FIGS. 4 and 5 show a practical realisation of the network of FIG. 3. Thus, the arrangement has a central 3×3 mesh network M (see FIG. 5) housed in a box, the network being coupled to eight outer rings 31 (see FIG. 4). Each of the rings 31 (one of which is shown in FIG. 5) is coupled to a respective outer ring of the network M by the output legs 32 of a respective passive 50/50 optical coupler (not shown) positioned within the box, and each ring 31 is provided with a node constituted by a passive 50/50 optical coupler 33. An additional advantage of this arrangement is the reduction in the possibility of cross talk due to multiple path propagation.

In general, therefore, where a network has 1 to 4 nodes, it is preferable to use a conventional ring with 50/50 couplers; where a network has 5 to 12 nodes, it is preferable to use a 2×2 square configuration ring mesh network; and, where a network has 13 or more nodes, it is preferable to use a 3×3 square configuration ring mesh network.

It is possible to evaluate the loss for the optical path length through any two nodes on a ring mesh network of this type. Unfortunately, the analysis is different for different (e.g. rectangular, square or triangular) configurations. The analysis for square configurations (which seem to be the most useful) is as follows. For the purpose of the analysis, it is assumed that all nodes are coupled only to the outer rings o f the network, and that all point-to-point (primary) propagation paths are via internal rings, that is to say a primary path is defined as a path which gives minimum loss without transmission through an intermediate outside ring. As a 2×2 ring mesh network has no internal communicating ring, this analysis does not apply to this network. Given these conditions are maintained, then the maximum optical loss (L) through any two nodes is given by:

L=(NT +NR +X)×coupler loss

where

NT =number of nodes on transmitting ring;

NR =number of nodes on receiving ring; and

X=number of couplers in primary propagation path.

X is dependent upon the order of the ring mesh network. (3×3 , 4×4, 5×5 . . . A×A), and is given by:

X=(A+A-1)

where A=ring size factor, i.e. 3, 4, 5 . . . e.g. if A=7, the ring mesh is 7×7 and X=13

Thus for the 3×3 ring mesh network of FIG. 3, the maximum optical loss L=(2+3+5)×coupler loss =10×coupler loss and the coupler loss=3 dB (for a 50/50 coupler)+excess loss +splice loss =4 dB typically

Therefore, L=40 dB

This loss of 40 dB (which is a worst loss case) should be compared with the maximum loss of 68 dB which would result from using a conventional ring having seventeen nodes.

FIG. 6 shows a further ring mesh configuration (a star configuration), in which five outer rings 41a to 41e are each coupled to a single central ring 41f by means of a respective passive 50/50 optical coupler 42. Each outer ring 41a to 41e has three nodes, each of which is constituted by a passive 50/50 optical coupler 43. One of the couplers 43 is associated with an optical receiver (not shown), the others being associated with ELEDs (not shown). This configuration is, therefore a 15 node ring mesh network.

By studying the propagation paths through this network, it will be apparent that the maximum number of couplers 42, 43 in any node-to-node path is 3 (the number of couplers 43 in the transmitting ring)+3 (the number of couplers 43 in the receiving ring)+5 (the maximum number of couplers 42 in the central ring 41f). This number of couplers (11) is less than the maximum number (15) for a conventional ring having 15 nodes, so again this mesh network has a smaller maximum optical loss than a conventional ring. An additional advantage of the star configuration is the ease with which outer rings can be added to (or withdrawn from) the configuration, thereby enhancing-the flexibility of the arrangement.

It will be apparent that the invention would be modified in many ways. In particular, there are many different forms of ring mesh network which would be used to give a reduced maximum optical path loss as compared with conventional optical rings. For example, networks having rings arranged in triangular or rectangular configurations are possible. Moreover, ring mesh networks of the type described above will have many other uses than that mentioned above. For example, such networks could be used in LANs, WANs, and MANs.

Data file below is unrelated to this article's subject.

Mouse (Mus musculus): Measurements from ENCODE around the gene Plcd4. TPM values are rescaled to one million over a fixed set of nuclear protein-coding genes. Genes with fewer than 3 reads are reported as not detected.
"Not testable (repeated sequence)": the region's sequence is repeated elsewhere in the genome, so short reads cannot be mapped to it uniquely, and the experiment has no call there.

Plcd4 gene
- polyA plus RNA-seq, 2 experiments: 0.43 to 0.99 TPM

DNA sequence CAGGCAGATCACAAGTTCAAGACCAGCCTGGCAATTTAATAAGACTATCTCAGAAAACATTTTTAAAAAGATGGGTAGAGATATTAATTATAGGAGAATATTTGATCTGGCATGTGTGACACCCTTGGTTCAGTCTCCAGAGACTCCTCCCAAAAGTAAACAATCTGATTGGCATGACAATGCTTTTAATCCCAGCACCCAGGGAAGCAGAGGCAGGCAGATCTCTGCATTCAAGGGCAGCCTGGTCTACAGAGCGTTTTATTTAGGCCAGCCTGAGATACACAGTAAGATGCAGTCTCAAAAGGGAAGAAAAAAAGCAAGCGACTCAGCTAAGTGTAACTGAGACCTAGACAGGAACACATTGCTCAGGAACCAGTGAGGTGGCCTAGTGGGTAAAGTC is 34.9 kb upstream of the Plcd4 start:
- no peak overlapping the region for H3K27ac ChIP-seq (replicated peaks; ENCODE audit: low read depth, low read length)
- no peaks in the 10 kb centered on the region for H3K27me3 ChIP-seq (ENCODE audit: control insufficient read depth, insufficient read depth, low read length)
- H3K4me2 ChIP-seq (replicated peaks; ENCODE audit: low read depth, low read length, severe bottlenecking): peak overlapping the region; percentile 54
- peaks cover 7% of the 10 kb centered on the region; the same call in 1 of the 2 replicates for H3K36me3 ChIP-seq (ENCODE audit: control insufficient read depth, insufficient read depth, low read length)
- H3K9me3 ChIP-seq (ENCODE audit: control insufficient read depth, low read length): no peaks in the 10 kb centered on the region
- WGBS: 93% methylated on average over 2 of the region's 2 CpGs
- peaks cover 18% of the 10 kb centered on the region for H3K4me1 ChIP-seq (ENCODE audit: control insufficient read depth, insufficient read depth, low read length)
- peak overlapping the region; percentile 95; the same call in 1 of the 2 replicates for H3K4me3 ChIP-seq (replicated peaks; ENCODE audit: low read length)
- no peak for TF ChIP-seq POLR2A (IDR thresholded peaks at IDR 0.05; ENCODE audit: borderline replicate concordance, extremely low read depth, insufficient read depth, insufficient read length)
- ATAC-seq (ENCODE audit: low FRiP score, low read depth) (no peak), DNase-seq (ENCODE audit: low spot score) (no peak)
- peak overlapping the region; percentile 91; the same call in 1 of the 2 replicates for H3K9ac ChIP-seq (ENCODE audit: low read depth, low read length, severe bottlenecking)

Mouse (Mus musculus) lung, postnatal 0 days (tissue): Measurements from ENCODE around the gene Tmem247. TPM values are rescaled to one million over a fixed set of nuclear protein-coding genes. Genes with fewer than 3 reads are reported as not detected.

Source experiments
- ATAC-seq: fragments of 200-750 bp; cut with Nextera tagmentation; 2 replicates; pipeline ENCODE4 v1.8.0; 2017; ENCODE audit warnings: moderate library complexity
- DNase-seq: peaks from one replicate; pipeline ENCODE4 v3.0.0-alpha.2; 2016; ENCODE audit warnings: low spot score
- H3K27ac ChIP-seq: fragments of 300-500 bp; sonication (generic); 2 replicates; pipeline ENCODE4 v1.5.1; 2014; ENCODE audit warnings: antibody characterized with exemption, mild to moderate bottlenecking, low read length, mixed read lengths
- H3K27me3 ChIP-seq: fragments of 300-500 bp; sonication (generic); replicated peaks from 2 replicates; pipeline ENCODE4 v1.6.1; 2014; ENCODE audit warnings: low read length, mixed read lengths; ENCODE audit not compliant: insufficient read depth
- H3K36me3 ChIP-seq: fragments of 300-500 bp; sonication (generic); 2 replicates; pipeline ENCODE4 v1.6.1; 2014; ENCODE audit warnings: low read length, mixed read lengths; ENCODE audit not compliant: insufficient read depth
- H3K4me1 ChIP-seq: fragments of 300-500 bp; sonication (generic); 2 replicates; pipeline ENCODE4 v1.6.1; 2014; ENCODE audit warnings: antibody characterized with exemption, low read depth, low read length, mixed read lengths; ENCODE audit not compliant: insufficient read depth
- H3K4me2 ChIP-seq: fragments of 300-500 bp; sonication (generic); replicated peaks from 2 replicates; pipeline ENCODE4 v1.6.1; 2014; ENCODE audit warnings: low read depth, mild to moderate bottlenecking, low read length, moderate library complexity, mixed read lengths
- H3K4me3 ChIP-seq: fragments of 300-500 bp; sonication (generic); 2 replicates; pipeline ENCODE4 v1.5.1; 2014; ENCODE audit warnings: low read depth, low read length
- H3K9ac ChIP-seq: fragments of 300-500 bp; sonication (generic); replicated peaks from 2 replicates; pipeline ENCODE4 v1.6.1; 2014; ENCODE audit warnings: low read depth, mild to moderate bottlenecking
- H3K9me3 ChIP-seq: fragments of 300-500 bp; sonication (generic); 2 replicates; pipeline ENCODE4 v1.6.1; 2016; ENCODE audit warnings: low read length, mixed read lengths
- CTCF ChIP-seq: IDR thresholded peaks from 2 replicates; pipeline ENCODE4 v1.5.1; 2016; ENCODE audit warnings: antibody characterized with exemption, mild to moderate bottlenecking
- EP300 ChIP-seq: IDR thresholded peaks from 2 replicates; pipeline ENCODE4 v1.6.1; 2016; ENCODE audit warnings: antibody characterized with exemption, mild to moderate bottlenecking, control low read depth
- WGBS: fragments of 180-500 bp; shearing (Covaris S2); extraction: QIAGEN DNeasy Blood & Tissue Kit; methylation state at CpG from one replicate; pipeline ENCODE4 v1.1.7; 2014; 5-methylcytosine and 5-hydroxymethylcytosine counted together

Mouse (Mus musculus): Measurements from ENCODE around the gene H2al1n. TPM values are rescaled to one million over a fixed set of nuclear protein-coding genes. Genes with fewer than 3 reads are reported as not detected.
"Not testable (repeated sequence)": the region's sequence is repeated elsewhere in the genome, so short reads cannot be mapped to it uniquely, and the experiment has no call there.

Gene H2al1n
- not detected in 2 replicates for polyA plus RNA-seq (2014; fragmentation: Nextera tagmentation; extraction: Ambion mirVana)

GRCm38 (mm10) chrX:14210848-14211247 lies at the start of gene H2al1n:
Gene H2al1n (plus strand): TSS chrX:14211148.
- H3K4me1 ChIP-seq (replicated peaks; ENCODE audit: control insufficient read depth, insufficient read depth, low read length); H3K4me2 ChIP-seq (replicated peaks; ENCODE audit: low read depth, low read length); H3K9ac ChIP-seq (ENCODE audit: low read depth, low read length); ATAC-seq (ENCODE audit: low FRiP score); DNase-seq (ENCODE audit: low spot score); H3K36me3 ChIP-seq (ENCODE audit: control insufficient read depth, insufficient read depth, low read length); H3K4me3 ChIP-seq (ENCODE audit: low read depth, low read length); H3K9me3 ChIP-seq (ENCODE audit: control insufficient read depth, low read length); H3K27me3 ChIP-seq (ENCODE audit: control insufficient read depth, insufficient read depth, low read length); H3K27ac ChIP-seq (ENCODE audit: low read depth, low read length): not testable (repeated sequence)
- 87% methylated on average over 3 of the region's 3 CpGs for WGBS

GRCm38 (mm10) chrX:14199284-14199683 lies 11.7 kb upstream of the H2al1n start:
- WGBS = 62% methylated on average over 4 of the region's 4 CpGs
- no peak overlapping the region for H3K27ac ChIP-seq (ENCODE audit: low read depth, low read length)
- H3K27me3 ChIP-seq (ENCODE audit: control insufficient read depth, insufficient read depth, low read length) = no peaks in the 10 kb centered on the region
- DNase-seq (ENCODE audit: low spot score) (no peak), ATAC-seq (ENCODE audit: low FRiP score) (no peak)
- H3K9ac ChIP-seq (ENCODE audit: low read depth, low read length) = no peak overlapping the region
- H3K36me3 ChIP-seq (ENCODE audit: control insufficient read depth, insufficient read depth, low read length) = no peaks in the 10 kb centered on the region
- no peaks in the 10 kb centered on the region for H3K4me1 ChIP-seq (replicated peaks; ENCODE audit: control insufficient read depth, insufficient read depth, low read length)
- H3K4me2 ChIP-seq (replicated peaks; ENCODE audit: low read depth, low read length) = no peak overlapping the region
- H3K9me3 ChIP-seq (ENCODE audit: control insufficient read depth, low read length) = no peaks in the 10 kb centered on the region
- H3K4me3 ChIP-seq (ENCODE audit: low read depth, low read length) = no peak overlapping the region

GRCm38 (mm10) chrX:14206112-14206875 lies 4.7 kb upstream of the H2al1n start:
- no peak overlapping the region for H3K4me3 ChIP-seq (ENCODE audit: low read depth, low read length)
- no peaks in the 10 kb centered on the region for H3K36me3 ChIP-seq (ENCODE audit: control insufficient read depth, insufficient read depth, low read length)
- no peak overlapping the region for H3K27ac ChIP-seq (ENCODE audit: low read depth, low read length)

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Reference
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US5742605 *Feb 28, 1994Apr 21, 1998Sprint Communications Co., L.P.Synchronous optical network using a ring architecture
US5982517 *Jun 2, 1997Nov 9, 1999Fishman ConsultingMethod and system for service restoration in optical fiber communication networks
US6616348Jan 28, 2000Sep 9, 2003Ciena CorporationMethod and optical communication network for bidirectional protection protocols
US6785725 *Apr 28, 2000Aug 31, 2004Ciena CorporationSignaling address resolution in a communication network
US6894978Mar 10, 2000May 17, 2005Noriaki HashimotoMethod and system for operation of a resilient closed communication network without a dedicated protection network segment
US7054554Nov 2, 2001May 30, 2006Ciena CorporationMethod and system for detecting network elements in an optical communications network
US7170851Jul 26, 2001Jan 30, 2007Ciena CorporationSystems and methods for automatic topology provisioning for SONET networks
US7181141Nov 2, 2001Feb 20, 2007Ciena CorporationMethod and system for collecting network topology in an optical communications network
US7301953Jul 6, 2001Nov 27, 2007Sprint Communications Company L.P.Method and system for transporting a secondary communication signal with a primary communication signal
US7586888Feb 17, 2006Sep 8, 2009Mobitrum CorporationMethod and system for mesh network embedded devices
US7630736Sep 29, 2006Dec 8, 2009Mobitrum CorporationMethod and system for spatial data input, manipulation and distribution via an adaptive wireless transceiver
US7643500Aug 26, 2003Jan 5, 2010Sprint Communications Company L.P.Overhead replication for SONET signals
US7801058Jul 20, 2007Sep 21, 2010Mobitrum CorporationMethod and system for dynamic information exchange on mesh network devices
US8305935Sep 17, 2010Nov 6, 2012Mobitrum CorporationMethod and system for dynamic information exchange on location aware mesh network devices
US8305936Apr 11, 2011Nov 6, 2012Mobitrum CorporationMethod and system for dynamic information exchange on a mesh network in a vehicle
US8411590Apr 18, 2011Apr 2, 2013Mobitrum CorporationMesh network remote control device
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WO1999040697A1 *Feb 3, 1999Aug 12, 1999Chromatis Networks IncVirtual star network
Classifications
U.S. Classification398/59, 398/5, 398/3
International ClassificationH04B10/20, H04J3/16, H04Q11/00
Cooperative ClassificationH04J3/1694, H04Q11/0067, H04Q2011/0092
European ClassificationH04J3/16D, H04Q11/00P4C
Legal Events
DateCodeEventDescription
Nov 4, 2003FPExpired due to failure to pay maintenance fee
Effective date: 20030905
Sep 5, 2003LAPSLapse for failure to pay maintenance fees
Mar 26, 2003REMIMaintenance fee reminder mailed
Feb 11, 1999FPAYFee payment
Year of fee payment: 4